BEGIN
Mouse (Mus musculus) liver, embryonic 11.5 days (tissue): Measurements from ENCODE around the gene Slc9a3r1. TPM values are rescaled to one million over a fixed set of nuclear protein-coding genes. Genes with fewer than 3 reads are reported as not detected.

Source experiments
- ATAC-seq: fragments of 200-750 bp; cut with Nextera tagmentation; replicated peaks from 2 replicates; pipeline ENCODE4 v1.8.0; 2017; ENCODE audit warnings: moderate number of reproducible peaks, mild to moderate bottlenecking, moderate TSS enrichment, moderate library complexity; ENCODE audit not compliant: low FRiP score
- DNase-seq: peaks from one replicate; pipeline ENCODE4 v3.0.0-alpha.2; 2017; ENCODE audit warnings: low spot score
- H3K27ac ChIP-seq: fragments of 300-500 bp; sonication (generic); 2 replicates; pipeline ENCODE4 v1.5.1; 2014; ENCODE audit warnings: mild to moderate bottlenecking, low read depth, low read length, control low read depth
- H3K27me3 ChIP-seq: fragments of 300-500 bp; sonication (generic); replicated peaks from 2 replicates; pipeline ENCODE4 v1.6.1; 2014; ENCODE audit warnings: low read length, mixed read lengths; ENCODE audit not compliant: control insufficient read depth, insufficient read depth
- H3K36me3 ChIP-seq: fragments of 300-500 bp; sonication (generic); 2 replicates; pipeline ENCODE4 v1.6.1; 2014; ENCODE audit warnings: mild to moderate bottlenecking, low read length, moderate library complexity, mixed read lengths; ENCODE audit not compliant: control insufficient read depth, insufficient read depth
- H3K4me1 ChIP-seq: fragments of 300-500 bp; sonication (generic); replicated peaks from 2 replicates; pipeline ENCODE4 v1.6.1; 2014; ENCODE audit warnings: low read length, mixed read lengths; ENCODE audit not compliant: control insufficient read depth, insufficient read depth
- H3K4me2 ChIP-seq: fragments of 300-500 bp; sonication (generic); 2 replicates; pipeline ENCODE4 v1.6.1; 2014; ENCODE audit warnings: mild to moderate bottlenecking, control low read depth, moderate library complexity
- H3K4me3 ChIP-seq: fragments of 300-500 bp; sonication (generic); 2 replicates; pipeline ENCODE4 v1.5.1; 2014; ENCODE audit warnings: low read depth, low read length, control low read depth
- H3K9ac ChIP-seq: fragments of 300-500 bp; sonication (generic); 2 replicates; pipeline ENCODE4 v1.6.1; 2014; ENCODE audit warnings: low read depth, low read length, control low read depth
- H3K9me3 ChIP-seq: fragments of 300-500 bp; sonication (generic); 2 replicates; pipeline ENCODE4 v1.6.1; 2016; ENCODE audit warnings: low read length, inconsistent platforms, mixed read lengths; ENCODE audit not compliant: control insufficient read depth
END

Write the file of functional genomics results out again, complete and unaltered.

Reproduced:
Mouse (Mus musculus) liver, embryonic 11.5 days (tissue): Measurements from ENCODE around the gene Slc9a3r1. TPM values are rescaled to one million over a fixed set of nuclear protein-coding genes. Genes with fewer than 3 reads are reported as not detected.

Source experiments
- ATAC-seq: fragments of 200-750 bp; cut with Nextera tagmentation; replicated peaks from 2 replicates; pipeline ENCODE4 v1.8.0; 2017; ENCODE audit warnings: moderate number of reproducible peaks, mild to moderate bottlenecking, moderate TSS enrichment, moderate library complexity; ENCODE audit not compliant: low FRiP score
- DNase-seq: peaks from one replicate; pipeline ENCODE4 v3.0.0-alpha.2; 2017; ENCODE audit warnings: low spot score
- H3K27ac ChIP-seq: fragments of 300-500 bp; sonication (generic); 2 replicates; pipeline ENCODE4 v1.5.1; 2014; ENCODE audit warnings: mild to moderate bottlenecking, low read depth, low read length, control low read depth
- H3K27me3 ChIP-seq: fragments of 300-500 bp; sonication (generic); replicated peaks from 2 replicates; pipeline ENCODE4 v1.6.1; 2014; ENCODE audit warnings: low read length, mixed read lengths; ENCODE audit not compliant: control insufficient read depth, insufficient read depth
- H3K36me3 ChIP-seq: fragments of 300-500 bp; sonication (generic); 2 replicates; pipeline ENCODE4 v1.6.1; 2014; ENCODE audit warnings: mild to moderate bottlenecking, low read length, moderate library complexity, mixed read lengths; ENCODE audit not compliant: control insufficient read depth, insufficient read depth
- H3K4me1 ChIP-seq: fragments of 300-500 bp; sonication (generic); replicated peaks from 2 replicates; pipeline ENCODE4 v1.6.1; 2014; ENCODE audit warnings: low read length, mixed read lengths; ENCODE audit not compliant: control insufficient read depth, insufficient read depth
- H3K4me2 ChIP-seq: fragments of 300-500 bp; sonication (generic); 2 replicates; pipeline ENCODE4 v1.6.1; 2014; ENCODE audit warnings: mild to moderate bottlenecking, control low read depth, moderate library complexity
- H3K4me3 ChIP-seq: fragments of 300-500 bp; sonication (generic); 2 replicates; pipeline ENCODE4 v1.5.1; 2014; ENCODE audit warnings: low read depth, low read length, control low read depth
- H3K9ac ChIP-seq: fragments of 300-500 bp; sonication (generic); 2 replicates; pipeline ENCODE4 v1.6.1; 2014; ENCODE audit warnings: low read depth, low read length, control low read depth
- H3K9me3 ChIP-seq: fragments of 300-500 bp; sonication (generic); 2 replicates; pipeline ENCODE4 v1.6.1; 2016; ENCODE audit warnings: low read length, inconsistent platforms, mixed read lengths; ENCODE audit not compliant: control insufficient read depth